With What They Left Behind, photographer Richard Buswell gives the past its close-up. 

Richard Buswell has been photographing the same subject matter—Montana ghost towns and homesteads—with the same manual equipment for 46 years.

"I acquired my camera equipment when I was in the military, in 1971 to 1973," he says. "And I've been using the same cameras, lenses and darkroom equipment ever since. I shoot black and white film and develop my own negatives and prints."

Despite his single-minded focus and resistance to new technology, Buswell's work has shifted noticeably since his first solo show in 1992 at the University of Montana's Paxson Gallery. In the past, he's allowed himself to step back and capture panoramic vistas of ghost-town and abandoned-homestead landscapes and their tell-tale artifacts. But as one might expect from a photographer so meticulous and unwavering in his study, he's upped the ante over the course of years spent photographing essentially the same things.

Buswell's new exhibition, What They Left Behind, which opens at the Montana Museum of Art and Culture Thursday, June 8, is less documentary and more fine art. Each photograph concentrates on a single object: a doll face, the pins of a player piano, a calf spine, elk teeth, dried fish, a shoe sole, a bulb socket, a crushed radiator. There's something obsessive and exact in the way he renders each work. Rather than framing them in the natural landscape, Buswell sets the objects against black backdrops. In "Cross Cut Saws," for instance, the teeth of two saws line the left and right sides of the photograph creating a gaping black absence in the center. The darkness highlights the texture of the saws, bringing them to the forefront.

"I'm more interested in recording the personality as reflected in the items or the artifacts that have been left behind," he says. "That still has an attraction for me after 46 years because of the way the artifacts reflect on the people that used to be there."

Even in a phone interview, Buswell answers questions with measured meticulousness, like he's setting up the perfect shot. The now retired doctor grew up on a ranch on the outskirts of Helena and spent his early childhood visiting old homesteads with his parents. He doesn't question his decision to stick to one subject, but he's challenged himself to keep it fresh.

click to enlarge Richard Buswell’s new exhibit, What They Left Behind, includes images from ghost towns and old homesteads such as, from left, “Spout” and “Receipts.”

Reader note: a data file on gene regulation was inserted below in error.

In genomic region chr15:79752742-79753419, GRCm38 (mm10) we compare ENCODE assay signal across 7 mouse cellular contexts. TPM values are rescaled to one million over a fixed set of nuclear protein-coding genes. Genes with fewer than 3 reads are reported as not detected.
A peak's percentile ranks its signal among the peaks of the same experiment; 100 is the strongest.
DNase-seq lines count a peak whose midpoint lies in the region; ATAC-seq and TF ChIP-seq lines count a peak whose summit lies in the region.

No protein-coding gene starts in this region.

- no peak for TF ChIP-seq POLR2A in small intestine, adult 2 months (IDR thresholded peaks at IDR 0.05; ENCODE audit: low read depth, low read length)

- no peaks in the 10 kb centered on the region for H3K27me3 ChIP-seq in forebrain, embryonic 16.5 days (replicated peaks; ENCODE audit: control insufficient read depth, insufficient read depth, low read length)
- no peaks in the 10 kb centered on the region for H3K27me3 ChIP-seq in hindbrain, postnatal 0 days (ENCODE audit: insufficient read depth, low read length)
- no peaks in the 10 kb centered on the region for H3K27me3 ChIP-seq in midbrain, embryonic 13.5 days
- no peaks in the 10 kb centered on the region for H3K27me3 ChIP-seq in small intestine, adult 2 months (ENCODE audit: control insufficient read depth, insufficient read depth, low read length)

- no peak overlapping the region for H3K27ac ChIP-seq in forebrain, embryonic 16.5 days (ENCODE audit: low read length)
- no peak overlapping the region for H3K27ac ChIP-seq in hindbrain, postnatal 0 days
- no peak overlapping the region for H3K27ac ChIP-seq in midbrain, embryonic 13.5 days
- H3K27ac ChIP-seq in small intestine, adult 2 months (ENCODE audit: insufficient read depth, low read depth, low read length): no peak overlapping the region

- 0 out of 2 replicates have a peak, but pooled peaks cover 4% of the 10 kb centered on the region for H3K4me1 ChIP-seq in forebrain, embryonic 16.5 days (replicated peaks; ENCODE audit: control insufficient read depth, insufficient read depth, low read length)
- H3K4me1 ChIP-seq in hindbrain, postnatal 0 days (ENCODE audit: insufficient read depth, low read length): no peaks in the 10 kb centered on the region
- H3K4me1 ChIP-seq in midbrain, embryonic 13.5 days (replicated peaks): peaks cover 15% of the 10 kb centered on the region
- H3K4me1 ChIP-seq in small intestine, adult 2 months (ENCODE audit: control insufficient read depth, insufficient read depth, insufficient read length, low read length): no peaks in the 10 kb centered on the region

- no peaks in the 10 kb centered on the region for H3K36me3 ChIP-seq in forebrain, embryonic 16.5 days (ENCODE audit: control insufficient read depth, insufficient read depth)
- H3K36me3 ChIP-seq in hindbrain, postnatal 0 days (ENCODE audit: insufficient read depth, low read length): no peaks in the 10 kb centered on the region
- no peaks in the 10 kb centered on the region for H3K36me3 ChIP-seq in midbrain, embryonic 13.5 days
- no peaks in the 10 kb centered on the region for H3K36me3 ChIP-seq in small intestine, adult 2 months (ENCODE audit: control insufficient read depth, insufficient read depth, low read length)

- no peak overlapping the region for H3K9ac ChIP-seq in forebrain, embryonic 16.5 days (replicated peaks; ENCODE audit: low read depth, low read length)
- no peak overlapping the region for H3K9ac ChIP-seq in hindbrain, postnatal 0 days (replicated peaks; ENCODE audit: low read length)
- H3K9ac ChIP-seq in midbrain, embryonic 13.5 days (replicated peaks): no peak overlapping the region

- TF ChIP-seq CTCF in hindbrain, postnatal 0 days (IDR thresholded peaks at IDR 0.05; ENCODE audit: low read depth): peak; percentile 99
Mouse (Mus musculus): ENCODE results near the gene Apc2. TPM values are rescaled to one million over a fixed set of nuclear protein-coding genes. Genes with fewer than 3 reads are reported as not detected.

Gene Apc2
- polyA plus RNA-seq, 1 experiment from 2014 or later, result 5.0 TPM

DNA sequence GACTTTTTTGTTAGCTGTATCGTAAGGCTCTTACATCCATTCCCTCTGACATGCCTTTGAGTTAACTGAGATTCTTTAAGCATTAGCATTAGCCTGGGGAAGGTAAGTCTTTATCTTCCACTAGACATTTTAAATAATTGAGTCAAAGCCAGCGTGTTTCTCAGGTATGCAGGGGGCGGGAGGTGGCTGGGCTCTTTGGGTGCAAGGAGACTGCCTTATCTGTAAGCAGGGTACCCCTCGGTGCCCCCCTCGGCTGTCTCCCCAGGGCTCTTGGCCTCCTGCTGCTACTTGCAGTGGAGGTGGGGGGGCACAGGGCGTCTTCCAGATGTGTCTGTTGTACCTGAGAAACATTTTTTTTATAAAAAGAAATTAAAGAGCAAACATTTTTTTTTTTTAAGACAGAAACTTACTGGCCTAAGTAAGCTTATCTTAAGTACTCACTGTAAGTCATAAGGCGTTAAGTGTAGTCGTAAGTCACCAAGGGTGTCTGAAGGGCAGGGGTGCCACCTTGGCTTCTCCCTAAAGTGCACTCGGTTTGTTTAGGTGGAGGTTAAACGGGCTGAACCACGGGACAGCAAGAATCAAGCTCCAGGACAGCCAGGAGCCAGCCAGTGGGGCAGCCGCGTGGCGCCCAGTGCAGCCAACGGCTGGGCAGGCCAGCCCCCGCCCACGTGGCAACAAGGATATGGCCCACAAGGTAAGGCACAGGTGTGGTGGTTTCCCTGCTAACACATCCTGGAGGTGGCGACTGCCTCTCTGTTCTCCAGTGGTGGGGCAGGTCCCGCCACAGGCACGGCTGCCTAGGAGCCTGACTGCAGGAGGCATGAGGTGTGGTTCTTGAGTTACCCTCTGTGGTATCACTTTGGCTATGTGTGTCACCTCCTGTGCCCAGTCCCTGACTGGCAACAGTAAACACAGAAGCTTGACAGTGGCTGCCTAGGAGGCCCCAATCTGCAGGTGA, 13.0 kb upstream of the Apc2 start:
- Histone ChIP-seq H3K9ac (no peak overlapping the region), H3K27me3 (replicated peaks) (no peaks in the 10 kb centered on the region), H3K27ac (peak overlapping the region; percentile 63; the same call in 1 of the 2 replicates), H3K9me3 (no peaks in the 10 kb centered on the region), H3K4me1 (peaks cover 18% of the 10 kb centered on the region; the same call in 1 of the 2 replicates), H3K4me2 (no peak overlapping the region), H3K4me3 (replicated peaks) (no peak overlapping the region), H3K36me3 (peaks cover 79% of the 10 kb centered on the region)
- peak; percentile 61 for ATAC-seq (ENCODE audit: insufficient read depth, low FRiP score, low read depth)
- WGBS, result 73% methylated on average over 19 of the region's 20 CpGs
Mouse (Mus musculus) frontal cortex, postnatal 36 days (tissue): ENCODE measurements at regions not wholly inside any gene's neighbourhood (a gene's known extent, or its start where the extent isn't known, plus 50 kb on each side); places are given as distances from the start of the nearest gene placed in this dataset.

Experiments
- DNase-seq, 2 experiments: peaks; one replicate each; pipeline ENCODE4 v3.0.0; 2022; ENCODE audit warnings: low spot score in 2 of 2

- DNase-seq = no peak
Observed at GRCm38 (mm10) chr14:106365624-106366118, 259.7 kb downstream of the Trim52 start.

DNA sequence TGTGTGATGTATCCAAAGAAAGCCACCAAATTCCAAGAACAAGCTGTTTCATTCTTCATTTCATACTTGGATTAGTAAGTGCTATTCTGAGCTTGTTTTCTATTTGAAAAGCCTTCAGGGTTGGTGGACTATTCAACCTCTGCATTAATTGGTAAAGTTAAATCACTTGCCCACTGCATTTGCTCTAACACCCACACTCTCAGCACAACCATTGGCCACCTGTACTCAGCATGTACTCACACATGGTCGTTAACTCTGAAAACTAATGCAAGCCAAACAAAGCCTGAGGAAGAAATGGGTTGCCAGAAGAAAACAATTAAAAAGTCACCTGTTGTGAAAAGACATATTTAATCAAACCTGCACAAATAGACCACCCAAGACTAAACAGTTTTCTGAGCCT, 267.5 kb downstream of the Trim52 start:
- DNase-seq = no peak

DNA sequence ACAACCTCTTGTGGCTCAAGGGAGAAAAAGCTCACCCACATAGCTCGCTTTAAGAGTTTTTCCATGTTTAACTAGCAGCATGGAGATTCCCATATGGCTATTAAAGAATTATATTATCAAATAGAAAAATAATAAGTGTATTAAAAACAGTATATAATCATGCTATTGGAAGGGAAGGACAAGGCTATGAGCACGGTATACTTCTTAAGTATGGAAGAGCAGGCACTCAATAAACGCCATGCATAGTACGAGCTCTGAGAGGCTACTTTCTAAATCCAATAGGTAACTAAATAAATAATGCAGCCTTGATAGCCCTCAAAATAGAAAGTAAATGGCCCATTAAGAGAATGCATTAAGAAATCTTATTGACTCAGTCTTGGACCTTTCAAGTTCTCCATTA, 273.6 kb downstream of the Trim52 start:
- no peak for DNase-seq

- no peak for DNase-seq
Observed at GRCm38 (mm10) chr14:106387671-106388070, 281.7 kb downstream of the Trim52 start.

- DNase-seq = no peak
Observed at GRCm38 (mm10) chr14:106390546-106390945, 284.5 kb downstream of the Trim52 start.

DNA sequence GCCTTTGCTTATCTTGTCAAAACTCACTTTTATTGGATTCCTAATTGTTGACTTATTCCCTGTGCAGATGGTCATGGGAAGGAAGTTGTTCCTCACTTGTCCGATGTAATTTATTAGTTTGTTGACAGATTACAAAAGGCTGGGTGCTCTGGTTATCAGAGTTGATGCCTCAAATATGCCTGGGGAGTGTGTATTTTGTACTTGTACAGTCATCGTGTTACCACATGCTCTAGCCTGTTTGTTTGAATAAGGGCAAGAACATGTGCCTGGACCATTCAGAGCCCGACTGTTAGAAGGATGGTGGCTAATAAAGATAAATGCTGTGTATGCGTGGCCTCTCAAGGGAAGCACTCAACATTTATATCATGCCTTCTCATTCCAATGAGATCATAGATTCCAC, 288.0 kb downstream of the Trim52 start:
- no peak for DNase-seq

• Richard Buswell’s new exhibit, What They Left Behind, includes images from ghost towns and old homesteads such as, from left, “Spout” and “Receipts.”

"Ghost-town photography is very popular and is done a lot in a documentary way," Buswell says. "What I'm trying to avoid is the stereotypical representation of ghost towns and homesteads. Rather, I try to find something unique that I hadn't seen before. I usually will end up exposing 15 to 20 negatives per year, because I have seen so much in 46 years of photographing that it has become a challenge to find and photograph something that I haven't seen before."

Buswell's singular interest hasn't limited his audience, and his vision of western Montana's abandoned places is far-reaching. What They Left Behind is one of more than 40 solo exhibitions he's mounted at galleries across Montana and beyond, including Connecticut, Georgia and Oklahoma. He's shown in nearly 300 group exhibits, and his work is held in just as many private collections across the U.S. and overseas.

What They Left Behind is the title of both the exhibit and Buswell's fifth and latest book. Its style—subjects framed in close-up against the isolating black backdrops, divorces the objects from their regional meaning in a way that maybe makes the photos feel more universal. The darkness adds a layer to the already haunting imagery, suspending the object in time and space. In other ways, it adds to the sense of loss and decay, and brings to the surface some deeper questions. For instance, in the intro to What They Left Behind, Yale University art curator George Miles notes:

"A print of desiccated, decaying, dried fish spawns thoughts not only of them swimming in the cold, fresh waters of Montana's rivers but also of the men and women who caught them and ostensibly preserved them for nourishment. What interrupted that plan? What became of those people? What will become of us?"

That last one is a weighty question, but if you ask Buswell about his own future you'll get a predictably matter-of-fact answer, a kind of Zen response that seems to reflect the aesthetic of his work.

"These remote locations usually require a certain amount of stamina to find them, and that's where I feel blessed," he says. "I'm 72 and in good health, but one never knows what tomorrow is going to bring. As long as I'm physically able, I'll continue photographing these places."

What They Left Behind opens at the Montana Museum of Art & Culture Thu., June 8, with a reception and talk from Richard Buswell at the Masquer Theatre in the PARTV Center from 5 to 7 PM.

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